4. Second Report to Congress on Social Risk Factors and Performance in Medicare's Value-Based Purchasing Program. U.S. Department of Health and Human Services. Available at: https://aspe.hhs.gov/pdf-report/second-impact-report-to-congress#:∼:text=As%20required%20by%20the%20IMPACT,on%20providers%20serving%20socially%20at%2D. Published 2020. Accessed December 2, 2021.

        • Rust G
        • Zhang S
        • McRoy L
        • Pisu M
        Potential savings from increasing adherence to inhaled corticosteroid therapy in Medicaid-enrolled children.
        Am J Manag Care. 2015; 21: 173-180
        • Williams SG
        • Schmidt DK
        • Redd SC
        • et al.
        Key clinical activities for quality asthma care. Recommendations of the National Asthma Education and Prevention Program.
        MMWR Recomm Rep. 2003; 52: 1-8
        • Wang T
        • Srebotnjak T
        • Brownell J
        • et al.
        Emergency department charges for asthma-related outpatient visits by insurance status.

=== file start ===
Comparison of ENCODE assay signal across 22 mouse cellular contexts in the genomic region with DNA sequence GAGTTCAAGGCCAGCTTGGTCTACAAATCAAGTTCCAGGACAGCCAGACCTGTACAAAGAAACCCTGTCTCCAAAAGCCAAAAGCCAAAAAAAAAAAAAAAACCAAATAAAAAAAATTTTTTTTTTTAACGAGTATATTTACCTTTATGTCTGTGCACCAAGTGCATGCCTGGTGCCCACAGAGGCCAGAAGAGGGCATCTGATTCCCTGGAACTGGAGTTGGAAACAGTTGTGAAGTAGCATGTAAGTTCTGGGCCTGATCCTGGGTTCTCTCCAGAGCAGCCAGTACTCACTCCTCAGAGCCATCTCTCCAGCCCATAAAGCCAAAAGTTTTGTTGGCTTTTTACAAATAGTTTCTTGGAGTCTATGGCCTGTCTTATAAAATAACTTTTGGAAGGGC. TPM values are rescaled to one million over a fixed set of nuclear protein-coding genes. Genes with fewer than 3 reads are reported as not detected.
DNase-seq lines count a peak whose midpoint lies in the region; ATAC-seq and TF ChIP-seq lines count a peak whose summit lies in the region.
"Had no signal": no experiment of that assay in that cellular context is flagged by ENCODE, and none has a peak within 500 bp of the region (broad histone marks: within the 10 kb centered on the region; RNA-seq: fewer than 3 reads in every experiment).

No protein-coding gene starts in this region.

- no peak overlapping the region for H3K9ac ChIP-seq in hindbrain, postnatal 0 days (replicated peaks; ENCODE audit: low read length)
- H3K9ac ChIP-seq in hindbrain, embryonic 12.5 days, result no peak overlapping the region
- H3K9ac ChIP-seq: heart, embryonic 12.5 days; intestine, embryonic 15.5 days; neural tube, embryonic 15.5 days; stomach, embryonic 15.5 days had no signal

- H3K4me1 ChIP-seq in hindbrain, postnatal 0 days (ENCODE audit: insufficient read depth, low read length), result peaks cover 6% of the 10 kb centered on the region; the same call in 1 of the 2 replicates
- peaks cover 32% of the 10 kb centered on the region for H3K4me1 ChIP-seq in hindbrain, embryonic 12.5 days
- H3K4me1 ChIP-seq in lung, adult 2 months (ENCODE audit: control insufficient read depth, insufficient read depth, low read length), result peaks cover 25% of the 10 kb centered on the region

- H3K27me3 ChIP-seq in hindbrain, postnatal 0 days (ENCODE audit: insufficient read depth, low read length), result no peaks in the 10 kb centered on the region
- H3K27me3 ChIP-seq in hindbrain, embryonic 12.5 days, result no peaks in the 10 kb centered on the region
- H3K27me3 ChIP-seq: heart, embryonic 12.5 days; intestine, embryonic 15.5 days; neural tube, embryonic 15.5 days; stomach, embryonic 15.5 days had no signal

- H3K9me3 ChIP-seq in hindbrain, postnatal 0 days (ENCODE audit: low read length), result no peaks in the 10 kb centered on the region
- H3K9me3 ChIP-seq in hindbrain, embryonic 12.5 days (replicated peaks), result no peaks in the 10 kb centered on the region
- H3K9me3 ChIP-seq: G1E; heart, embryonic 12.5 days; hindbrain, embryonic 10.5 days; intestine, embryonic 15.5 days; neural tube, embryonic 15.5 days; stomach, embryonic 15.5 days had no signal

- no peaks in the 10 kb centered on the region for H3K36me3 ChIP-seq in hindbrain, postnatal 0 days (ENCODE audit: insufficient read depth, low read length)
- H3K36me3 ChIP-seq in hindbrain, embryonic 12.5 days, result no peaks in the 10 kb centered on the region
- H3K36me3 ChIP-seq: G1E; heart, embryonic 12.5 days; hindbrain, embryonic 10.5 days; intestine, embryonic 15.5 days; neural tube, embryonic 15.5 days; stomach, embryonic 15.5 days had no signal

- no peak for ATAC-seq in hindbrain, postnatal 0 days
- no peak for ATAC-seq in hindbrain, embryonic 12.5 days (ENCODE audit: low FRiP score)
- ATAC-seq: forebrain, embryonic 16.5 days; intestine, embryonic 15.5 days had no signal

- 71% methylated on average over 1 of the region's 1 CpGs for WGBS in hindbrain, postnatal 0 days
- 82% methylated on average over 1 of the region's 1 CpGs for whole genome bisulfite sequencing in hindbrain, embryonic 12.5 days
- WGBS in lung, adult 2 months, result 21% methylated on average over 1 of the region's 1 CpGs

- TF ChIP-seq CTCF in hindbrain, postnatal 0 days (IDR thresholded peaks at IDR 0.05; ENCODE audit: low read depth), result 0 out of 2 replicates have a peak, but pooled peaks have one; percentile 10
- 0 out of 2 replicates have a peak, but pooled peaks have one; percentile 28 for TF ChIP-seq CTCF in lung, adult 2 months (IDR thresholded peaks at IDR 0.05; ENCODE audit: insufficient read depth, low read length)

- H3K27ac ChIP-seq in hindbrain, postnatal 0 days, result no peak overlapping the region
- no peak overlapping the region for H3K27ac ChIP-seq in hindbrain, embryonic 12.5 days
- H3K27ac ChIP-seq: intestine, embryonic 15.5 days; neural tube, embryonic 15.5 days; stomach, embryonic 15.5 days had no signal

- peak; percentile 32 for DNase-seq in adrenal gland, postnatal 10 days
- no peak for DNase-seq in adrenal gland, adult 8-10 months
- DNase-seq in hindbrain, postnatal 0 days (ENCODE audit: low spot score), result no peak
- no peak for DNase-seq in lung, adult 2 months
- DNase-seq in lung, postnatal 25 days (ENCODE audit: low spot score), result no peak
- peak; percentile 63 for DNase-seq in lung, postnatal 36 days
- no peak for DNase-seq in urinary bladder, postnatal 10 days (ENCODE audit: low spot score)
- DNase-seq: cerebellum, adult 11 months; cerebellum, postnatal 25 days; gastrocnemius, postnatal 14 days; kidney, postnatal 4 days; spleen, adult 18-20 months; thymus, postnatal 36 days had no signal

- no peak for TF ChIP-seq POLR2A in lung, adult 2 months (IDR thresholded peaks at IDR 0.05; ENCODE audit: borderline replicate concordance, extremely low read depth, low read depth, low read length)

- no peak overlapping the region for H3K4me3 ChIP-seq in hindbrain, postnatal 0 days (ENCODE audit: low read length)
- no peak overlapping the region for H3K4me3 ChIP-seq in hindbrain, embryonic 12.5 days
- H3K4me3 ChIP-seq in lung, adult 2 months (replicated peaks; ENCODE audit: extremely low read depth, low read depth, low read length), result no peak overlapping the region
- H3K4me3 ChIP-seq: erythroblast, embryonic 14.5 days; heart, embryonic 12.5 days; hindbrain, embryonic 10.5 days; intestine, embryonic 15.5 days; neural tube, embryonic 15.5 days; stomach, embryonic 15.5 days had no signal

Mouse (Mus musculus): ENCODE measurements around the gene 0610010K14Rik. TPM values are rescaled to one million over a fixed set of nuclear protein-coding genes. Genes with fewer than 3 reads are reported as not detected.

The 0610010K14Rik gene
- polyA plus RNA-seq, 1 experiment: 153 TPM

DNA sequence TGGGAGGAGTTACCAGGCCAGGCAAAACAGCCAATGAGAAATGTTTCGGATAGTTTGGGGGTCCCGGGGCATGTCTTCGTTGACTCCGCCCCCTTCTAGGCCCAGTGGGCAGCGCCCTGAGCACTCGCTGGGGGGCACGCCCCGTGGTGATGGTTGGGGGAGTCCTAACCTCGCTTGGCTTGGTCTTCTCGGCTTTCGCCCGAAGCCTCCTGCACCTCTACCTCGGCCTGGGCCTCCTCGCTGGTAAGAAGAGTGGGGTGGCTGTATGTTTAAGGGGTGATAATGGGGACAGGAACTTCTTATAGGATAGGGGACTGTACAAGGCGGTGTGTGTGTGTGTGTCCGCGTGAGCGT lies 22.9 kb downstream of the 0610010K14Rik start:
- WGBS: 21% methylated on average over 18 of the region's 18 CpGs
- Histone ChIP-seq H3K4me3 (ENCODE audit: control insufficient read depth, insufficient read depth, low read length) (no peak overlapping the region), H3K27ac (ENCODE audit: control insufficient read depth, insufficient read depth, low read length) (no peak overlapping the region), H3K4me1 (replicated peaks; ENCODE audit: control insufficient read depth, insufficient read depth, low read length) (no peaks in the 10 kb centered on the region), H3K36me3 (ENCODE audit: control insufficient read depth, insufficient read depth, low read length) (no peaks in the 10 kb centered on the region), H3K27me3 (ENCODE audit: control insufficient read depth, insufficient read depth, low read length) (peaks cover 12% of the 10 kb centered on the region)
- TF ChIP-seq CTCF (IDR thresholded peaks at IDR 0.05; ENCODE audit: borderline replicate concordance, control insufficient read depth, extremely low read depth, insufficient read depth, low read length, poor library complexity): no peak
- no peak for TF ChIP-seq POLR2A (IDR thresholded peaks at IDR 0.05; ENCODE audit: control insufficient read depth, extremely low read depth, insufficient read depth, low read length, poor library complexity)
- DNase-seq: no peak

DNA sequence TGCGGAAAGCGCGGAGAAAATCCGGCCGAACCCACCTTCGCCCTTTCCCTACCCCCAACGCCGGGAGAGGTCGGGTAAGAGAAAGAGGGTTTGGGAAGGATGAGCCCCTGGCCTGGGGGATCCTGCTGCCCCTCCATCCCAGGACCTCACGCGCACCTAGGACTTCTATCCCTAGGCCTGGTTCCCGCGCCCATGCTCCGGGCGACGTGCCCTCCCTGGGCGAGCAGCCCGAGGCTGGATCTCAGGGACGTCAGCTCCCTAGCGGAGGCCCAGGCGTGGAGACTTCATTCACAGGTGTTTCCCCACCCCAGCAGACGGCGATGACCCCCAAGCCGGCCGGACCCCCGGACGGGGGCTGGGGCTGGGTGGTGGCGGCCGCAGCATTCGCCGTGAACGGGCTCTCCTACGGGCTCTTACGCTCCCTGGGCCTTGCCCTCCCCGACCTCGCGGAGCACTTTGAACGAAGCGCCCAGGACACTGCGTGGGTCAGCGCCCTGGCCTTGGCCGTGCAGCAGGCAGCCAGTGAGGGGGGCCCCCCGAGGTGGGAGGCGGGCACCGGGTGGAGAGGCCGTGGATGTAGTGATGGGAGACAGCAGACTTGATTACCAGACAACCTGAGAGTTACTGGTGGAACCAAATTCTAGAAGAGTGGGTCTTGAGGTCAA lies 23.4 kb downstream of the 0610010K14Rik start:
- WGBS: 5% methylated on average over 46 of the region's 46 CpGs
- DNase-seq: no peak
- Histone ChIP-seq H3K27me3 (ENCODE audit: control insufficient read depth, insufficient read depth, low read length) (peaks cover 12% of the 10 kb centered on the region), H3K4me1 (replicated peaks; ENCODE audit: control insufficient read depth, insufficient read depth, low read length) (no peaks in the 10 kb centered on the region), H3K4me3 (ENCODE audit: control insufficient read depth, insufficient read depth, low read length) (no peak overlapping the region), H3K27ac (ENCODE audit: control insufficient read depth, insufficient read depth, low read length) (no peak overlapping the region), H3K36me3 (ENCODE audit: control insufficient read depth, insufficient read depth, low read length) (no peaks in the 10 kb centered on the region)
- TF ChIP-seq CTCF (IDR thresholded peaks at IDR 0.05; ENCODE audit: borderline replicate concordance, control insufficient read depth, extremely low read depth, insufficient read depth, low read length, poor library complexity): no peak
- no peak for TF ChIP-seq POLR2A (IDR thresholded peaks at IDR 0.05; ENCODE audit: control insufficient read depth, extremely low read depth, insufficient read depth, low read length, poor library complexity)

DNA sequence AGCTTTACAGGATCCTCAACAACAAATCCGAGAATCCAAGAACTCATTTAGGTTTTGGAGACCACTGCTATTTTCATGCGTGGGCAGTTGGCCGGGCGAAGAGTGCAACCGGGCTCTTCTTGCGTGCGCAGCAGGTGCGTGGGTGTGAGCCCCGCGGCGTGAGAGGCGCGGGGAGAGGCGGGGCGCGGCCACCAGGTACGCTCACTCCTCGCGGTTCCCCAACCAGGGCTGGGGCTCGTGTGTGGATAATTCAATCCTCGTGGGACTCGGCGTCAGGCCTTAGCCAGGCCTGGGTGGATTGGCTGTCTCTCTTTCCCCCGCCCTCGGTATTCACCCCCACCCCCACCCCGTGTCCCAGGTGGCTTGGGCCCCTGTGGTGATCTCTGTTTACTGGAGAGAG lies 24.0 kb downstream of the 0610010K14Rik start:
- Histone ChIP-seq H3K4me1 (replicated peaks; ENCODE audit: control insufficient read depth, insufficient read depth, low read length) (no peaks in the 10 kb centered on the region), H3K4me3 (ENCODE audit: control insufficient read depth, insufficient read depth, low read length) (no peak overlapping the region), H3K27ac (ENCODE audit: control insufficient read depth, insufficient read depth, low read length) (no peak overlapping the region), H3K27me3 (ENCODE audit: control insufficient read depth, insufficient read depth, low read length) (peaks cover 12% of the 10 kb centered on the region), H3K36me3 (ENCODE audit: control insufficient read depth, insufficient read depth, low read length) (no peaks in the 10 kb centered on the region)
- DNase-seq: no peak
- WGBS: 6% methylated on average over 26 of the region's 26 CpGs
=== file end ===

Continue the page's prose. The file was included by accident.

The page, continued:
J Health Care Poor Underserved. 2014; 25: 396-405
        • NIH. National Institutes of Health, National Heart, Lung, and Blood Institute
        Guidelines implementation panel report for: expert panel report 3: guidelines for the diagnosis and management of asthma: partners putting guidelines into action.
        NIH Publication Number 09-6147. U.S. Department of Health and Human Services, 2008
      5. NHLBI. Guidelines for the diagnosis and management of asthma 2007 (EPR-3). National Heart, Lung and Blood Institute. Available at:https://www.nhlbi.nih.gov/health-topics/guidelines-for-diagnosis-management-of-asthma. Published 2007. Accessed October 18, 2021.

      6. NHLBI. 2020 Focused updates to the asthma management guidelines: a report from the National Asthma Education and Prevention Program Coordinating Committee Expert Panel Working Group. Available at:https://www.nhlbi.nih.gov/health-topics/all-publications-and-resources/2020-focused-updates-asthma-management-guidelines. Published 2020. Accessed October 18, 2021.